The following general steps describe how to customize a single system that runs OpenStack services and runs the Cinder volume service to deploy ZFS volumes. Data redundancy is configured and ZFS compression and encryption can also be added in this configuration.

The remaining sections of this article describe these steps in detail.

Create the ZFS Components

Oracle Solaris runs on a ZFS storage pool that is typically called rpool. This usually small pool is not an ideal environment for hosting a cloud infrastructure, because it contains the Oracle Solaris components that run the system.

A general recommendation is to keep your root pool (rpool) small and host your application, user, and cloud data in a separate pool. Mirrored pool configurations perform best for most workloads.

The following steps describe how to configure the components shown in Figure 2: a mirrored ZFS storage pool (tank), the primary file system (cinder), and the ZFS volumes that will contain the tenant (or project) cloud instances.

Figure 2. A Mirrored ZFS Storage Pool with File System Components

Figure 2. A Mirrored ZFS Storage Pool with File System Components

  1. Create a separate, mirrored ZFS storage pool that provides data redundancy and also configures two spares.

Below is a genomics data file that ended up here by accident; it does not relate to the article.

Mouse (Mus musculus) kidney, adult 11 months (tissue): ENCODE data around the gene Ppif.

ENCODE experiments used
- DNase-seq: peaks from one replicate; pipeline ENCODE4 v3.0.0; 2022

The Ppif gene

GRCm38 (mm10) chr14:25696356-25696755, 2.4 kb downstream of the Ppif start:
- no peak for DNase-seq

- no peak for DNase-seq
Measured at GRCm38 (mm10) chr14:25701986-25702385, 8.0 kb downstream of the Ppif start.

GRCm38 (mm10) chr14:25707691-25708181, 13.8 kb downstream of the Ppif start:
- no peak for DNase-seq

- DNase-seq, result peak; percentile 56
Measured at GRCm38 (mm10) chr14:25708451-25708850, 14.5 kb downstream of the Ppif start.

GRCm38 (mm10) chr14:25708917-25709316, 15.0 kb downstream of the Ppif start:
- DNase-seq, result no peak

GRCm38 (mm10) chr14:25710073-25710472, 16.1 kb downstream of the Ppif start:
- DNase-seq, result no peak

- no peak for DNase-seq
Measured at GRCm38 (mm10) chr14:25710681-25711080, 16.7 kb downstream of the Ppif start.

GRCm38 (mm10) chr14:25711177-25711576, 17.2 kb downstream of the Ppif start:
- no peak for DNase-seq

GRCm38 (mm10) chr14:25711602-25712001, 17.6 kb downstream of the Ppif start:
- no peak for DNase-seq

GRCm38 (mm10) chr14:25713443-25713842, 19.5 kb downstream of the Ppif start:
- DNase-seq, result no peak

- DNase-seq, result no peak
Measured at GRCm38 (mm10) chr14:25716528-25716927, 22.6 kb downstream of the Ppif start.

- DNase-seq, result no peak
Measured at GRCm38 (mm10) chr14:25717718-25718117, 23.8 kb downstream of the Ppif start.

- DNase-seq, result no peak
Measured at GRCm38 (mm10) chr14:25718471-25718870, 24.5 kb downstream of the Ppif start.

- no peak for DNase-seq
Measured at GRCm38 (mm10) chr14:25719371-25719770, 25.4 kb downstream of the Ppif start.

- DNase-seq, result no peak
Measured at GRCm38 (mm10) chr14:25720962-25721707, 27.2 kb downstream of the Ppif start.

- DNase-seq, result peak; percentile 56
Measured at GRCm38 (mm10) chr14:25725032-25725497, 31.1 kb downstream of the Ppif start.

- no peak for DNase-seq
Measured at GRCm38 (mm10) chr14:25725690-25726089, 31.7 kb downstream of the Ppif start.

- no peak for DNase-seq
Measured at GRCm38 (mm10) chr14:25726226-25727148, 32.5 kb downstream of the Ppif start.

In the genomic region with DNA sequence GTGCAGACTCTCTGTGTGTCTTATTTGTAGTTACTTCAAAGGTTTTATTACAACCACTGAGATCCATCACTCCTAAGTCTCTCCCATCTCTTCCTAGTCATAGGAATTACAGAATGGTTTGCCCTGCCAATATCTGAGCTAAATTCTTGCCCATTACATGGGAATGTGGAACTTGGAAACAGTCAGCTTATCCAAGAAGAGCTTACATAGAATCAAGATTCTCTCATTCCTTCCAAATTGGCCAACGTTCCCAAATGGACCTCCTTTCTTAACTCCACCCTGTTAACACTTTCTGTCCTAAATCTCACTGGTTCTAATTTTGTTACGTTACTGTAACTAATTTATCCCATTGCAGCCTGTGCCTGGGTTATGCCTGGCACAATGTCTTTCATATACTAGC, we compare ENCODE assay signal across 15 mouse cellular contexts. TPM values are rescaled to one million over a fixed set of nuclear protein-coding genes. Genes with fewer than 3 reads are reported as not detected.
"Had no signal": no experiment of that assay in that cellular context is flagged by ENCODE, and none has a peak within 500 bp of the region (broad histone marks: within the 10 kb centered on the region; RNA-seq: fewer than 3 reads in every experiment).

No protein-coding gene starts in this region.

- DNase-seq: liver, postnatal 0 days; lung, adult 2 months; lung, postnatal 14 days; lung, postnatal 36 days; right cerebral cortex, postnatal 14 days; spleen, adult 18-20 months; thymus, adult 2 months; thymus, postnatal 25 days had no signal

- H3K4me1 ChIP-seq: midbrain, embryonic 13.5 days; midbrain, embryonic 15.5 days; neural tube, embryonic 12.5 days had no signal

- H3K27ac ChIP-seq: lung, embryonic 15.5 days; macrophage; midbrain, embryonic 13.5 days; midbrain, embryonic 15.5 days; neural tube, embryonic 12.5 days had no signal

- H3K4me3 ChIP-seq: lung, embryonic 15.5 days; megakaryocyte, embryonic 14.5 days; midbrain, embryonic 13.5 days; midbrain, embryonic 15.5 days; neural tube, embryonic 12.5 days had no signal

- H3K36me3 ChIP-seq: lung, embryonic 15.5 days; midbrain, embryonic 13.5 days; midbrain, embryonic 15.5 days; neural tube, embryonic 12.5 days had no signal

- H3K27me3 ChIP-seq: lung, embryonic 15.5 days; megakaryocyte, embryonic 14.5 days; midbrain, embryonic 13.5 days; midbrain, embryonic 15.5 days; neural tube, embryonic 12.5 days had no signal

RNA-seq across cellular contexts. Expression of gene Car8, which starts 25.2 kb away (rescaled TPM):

The following example creates a mirrored storage pool called tank that contains two pairs of mirrored disks and two spare disks:

    # zpool create tank mirror c0t5000C500335F4C7Fd0 \
    c0t5000C500335F7DABd0 mirror c0t5000C500335FC6F3d0 \
    c0t5000C500336084C3d0 spare c0t5000C500335E2F03d0 \

    Size the mirrored storage pool according to your estimated cloud data needs. You can always add another mirrored pair of devices to your mirrored ZFS storage pool if you need more space.

    For more information about ZFS administration syntax, see Managing ZFS File Systems in Oracle Solaris 11.2.

    Review your pool's current status:

    # zpool status tank

    Identify the pool's raw available space:

    # zpool list tank
  2. Create a ZFS file system:

    Note: If you want to use encryption to secure your cloud data, encryption must be enabled (as described below) when the ZFS file system is created. For more information about ZFS encryption and other encryption key methods besides being prompted for a passphrase, see see Managing ZFS File Systems in Oracle Solaris 11.2.

    # zfs create tank/cinder

    Review the actual available space that is available to your file system:

    # zfs list -r tank/cinder

    Frequently review the space available for your ZFS volumes by monitoring the USED space and the AVAIL space.

    If you want to conserve disk space, enable compression on the tank/cinder file system. ZFS volumes that are allocated for project instances are automatically compressed.

    # zfs set compression=on tank/cinder

    If you want to secure your cloud data, consider enabling encryption.

    # zfs create -o encryption=on tank/cinder
    Enter passphrase for 'tank/cinder': xxxxxxxx
    Enter again: xxxxxxxx

Customize the Cinder Storage Location

  1. Modify the zfs_volume_base parameter in /etc/cinder/cinder.conf to identify an alternate pool/file-system.

    For example, change this line:

    # zfs_volume_base = rpool/cinder